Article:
Elizabeth Thomson
Paramount Award 1998
In 1998 Elizabeth Thomson was the Paramount Award winner with her work “Southern Cross Paterre”

Elizabeth Thompson, Southern Cross Paterre (1998), Bronze (paint, patina) on gesso

Elizabeth Thomson is a significant Wellington sculptor who is well known in New Zealand and abroad. Thomson’s subject matter is Nature. In her work pandemonium and order collide in the same way they do in nature. Her intricate sculptures of flora and fauna sometimes observe strict symmetry, while at other times patterns are stretched closer to the borders of chaos. Thomson has undertaken numerous public and private commissions for site specific works. Her exquisite cast bronze bugs and flowers have been said ‘to shift and waver’ ( 1) across the picture plane – her work exploring the beauty manifest in nature.

(1)Arts Calendar. Article ‘ Elizabeth Thomson – Horoeka and Antequera Observations on Home and Abroad’

Peter Stichbury
Paramount Award 1997
In 1997 Peter Stichbury was the Paramount Award Winner with his work “Truce”.

In 1997 Peter Stichbury was the Paramount Award Winner with his work Truce

Accomplished artist Peter Stichbury exploded onto the art scene taking five awards in the same year he completed his BFA at Elam School of Fine Arts in 1997. Stichbury is technically proficient, extolling portraiture painting precepts with his contemporary caricatures. Stichbury’s painting is highly controlled, evident in his seamless shading and line work. His use of light and shadow bring his hyper-real figures to the foreground of his largely monotone works. 

Of this award winning work ‘there are hints at some hiatus in interpersonal relationships. What is depicted is a group of three individuals talking past each other – locked into a caricature of disputing politician’s. This trinity with strange proportions, large heads and small bodies and annoying table manners has a 1940’s film noir look, creating a disturbing and enigmatic work.” (1)

(1) John Daly-Peoples, The National Business Review, 14.11.07

Jenny Dolezel
Paramount Award 1996
In 1996 Jenny Dolezel was the Paramount Award Winner with her work “Charm School”.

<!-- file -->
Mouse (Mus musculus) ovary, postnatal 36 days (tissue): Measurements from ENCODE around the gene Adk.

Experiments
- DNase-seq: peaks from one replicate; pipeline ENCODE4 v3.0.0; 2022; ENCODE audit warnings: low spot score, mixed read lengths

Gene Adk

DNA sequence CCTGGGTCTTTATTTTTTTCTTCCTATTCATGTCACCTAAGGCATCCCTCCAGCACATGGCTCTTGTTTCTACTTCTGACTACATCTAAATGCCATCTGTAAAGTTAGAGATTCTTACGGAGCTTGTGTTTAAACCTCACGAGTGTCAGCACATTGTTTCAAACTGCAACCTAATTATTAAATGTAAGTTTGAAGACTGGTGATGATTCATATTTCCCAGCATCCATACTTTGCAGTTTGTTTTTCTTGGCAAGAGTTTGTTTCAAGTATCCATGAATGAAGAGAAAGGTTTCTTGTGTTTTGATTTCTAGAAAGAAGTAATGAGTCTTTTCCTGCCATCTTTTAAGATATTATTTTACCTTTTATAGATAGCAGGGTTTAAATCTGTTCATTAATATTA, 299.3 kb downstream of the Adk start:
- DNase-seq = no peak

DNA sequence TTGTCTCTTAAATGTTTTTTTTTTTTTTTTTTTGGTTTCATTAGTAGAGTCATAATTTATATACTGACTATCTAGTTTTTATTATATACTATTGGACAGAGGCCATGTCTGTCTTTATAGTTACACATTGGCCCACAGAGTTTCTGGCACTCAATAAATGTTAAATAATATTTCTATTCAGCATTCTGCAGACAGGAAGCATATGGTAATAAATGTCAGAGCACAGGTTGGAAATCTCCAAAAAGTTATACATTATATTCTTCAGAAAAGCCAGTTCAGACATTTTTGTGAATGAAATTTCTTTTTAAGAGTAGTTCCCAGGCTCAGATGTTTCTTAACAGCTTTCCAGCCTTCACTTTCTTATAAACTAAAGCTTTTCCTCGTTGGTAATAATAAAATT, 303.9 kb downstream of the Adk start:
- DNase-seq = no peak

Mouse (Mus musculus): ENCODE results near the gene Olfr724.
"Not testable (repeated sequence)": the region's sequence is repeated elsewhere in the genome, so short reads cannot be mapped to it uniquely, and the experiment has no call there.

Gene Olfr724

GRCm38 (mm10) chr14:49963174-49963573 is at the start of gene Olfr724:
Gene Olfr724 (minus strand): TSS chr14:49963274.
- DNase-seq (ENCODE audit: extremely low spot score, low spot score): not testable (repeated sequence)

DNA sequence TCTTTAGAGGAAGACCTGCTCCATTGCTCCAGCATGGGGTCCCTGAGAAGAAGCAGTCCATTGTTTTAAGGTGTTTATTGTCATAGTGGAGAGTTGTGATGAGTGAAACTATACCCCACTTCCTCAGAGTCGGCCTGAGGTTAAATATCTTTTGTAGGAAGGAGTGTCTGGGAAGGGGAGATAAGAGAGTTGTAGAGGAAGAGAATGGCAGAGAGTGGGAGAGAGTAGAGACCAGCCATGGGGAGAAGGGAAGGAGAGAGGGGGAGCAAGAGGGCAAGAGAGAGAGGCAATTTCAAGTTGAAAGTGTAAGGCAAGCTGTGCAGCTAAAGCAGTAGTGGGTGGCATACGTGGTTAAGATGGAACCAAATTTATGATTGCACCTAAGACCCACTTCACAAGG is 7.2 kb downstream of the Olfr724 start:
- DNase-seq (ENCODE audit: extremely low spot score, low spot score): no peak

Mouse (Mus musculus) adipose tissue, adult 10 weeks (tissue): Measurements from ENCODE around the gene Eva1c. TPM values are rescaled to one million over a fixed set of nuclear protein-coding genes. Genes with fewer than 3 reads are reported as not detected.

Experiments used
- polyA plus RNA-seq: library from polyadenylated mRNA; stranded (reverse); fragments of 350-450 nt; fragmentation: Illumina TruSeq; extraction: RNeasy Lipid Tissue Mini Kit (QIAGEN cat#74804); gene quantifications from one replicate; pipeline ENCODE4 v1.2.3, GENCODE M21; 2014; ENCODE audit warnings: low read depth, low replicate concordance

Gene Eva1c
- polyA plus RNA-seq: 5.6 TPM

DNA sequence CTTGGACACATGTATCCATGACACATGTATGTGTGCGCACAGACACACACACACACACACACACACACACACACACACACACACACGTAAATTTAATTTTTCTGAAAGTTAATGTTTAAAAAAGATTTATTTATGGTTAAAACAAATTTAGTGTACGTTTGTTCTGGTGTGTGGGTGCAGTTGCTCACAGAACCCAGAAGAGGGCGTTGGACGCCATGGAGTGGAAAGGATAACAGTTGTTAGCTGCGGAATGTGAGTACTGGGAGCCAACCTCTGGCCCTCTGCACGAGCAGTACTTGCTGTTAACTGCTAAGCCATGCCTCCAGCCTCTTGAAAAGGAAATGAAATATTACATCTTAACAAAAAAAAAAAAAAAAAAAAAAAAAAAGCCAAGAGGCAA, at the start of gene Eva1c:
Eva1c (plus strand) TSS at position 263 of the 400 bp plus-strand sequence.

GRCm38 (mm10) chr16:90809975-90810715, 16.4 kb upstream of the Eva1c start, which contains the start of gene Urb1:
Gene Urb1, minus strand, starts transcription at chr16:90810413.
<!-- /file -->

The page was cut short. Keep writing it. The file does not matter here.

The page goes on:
1996 Jenny Dolezel was the Paramount Award Winner with her work Charm School

Vibrant, uncanny and gripping, Jenny Dolezel’s art has the definition and confidence typical of experienced print makers and painters. Winner of 15 major Art Awards here in New Zealand and around the world, Dolezel’s success can be attributed to her very distinct artistic style. Dolezel builds up lush, textural surfaces that depict mysterious interactions and figures that demand deeper inspection; she ‘explores issues about the complexity of desire and individual identity and about illusion and reality by utilizing the tension between abstraction and figuration.’ (1)

“My investigation of the figurative and the imagined has moved structurally from contained tableaux of the theatrical narratives to the multifaceted surfaces that involve a web of interconnections, overlays and inter-lockings.”(2)

(1) Courtesy of Fishers Fine Arts (http://www.fishersfinearts.com)
(2) Jenny Dolezel, Courtesy of Fishers Fine Arts

Fatu Feu’u
Paramount Award 1995
In 1995 Fatu Feu’u was the Paramount Award Winner for his work “Ivi’ivia”.

1995 Fatu Feu u was the Paramount Award Winner for his work Ivi ivia

Fatu Feu’u has become a well-established New Zealand artist whose work is included in many private and public collections both in New Zealand and overseas. Feu’u is a multi media artist and while primarily a painter, he explores a range of other mediums including bronze, wood and stone sculpture, pottery design, lithographs, woodcuts, glass works (both stained and etched) as well as carpet designs. His paintings are described as drawing on traditional motifs to make contemporary art.These works can be seen to record and reinterpret community based Samoan art in the continuum. He states “I have taken the traditional art form and brought it into the contemporary, to today and somebody else can take it to tomorrow. It’s a way of keeping our art alive. My belief is that the art form will die if we don’t adapt it to today.” (1) 

“I feel there is so much art to be made, so much to be said about being a Samoan New Zealander, so much to say to my children, my mother, the politicians. I paint about the issues that are important to me, anger, love, the land, conservation and our culture, my children.” ( 2)